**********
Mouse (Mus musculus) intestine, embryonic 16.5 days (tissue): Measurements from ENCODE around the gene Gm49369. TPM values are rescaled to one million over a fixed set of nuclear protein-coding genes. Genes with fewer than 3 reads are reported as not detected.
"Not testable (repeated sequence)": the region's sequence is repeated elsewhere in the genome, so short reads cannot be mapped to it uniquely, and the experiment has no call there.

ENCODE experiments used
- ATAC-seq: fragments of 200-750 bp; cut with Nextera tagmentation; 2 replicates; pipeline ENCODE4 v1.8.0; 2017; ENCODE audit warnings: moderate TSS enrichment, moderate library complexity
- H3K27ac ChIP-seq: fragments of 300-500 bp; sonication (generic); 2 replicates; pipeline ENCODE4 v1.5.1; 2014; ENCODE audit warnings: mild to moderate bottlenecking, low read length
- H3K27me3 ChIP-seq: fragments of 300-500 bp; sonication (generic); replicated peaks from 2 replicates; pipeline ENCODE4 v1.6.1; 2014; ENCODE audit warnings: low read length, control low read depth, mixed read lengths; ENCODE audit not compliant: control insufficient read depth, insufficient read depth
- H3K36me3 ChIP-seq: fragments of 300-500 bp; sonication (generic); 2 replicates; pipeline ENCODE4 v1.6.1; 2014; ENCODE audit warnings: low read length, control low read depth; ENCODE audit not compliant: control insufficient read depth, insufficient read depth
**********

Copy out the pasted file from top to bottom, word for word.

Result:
Mouse (Mus musculus) intestine, embryonic 16.5 days (tissue): Measurements from ENCODE around the gene Gm49369. TPM values are rescaled to one million over a fixed set of nuclear protein-coding genes. Genes with fewer than 3 reads are reported as not detected.
"Not testable (repeated sequence)": the region's sequence is repeated elsewhere in the genome, so short reads cannot be mapped to it uniquely, and the experiment has no call there.

ENCODE experiments used
- ATAC-seq: fragments of 200-750 bp; cut with Nextera tagmentation; 2 replicates; pipeline ENCODE4 v1.8.0; 2017; ENCODE audit warnings: moderate TSS enrichment, moderate library complexity
- H3K27ac ChIP-seq: fragments of 300-500 bp; sonication (generic); 2 replicates; pipeline ENCODE4 v1.5.1; 2014; ENCODE audit warnings: mild to moderate bottlenecking, low read length
- H3K27me3 ChIP-seq: fragments of 300-500 bp; sonication (generic); replicated peaks from 2 replicates; pipeline ENCODE4 v1.6.1; 2014; ENCODE audit warnings: low read length, control low read depth, mixed read lengths; ENCODE audit not compliant: control insufficient read depth, insufficient read depth
- H3K36me3 ChIP-seq: fragments of 300-500 bp; sonication (generic); 2 replicates; pipeline ENCODE4 v1.6.1; 2014; ENCODE audit warnings: low read length, control low read depth; ENCODE audit not compliant: control insufficient read depth, insufficient read depth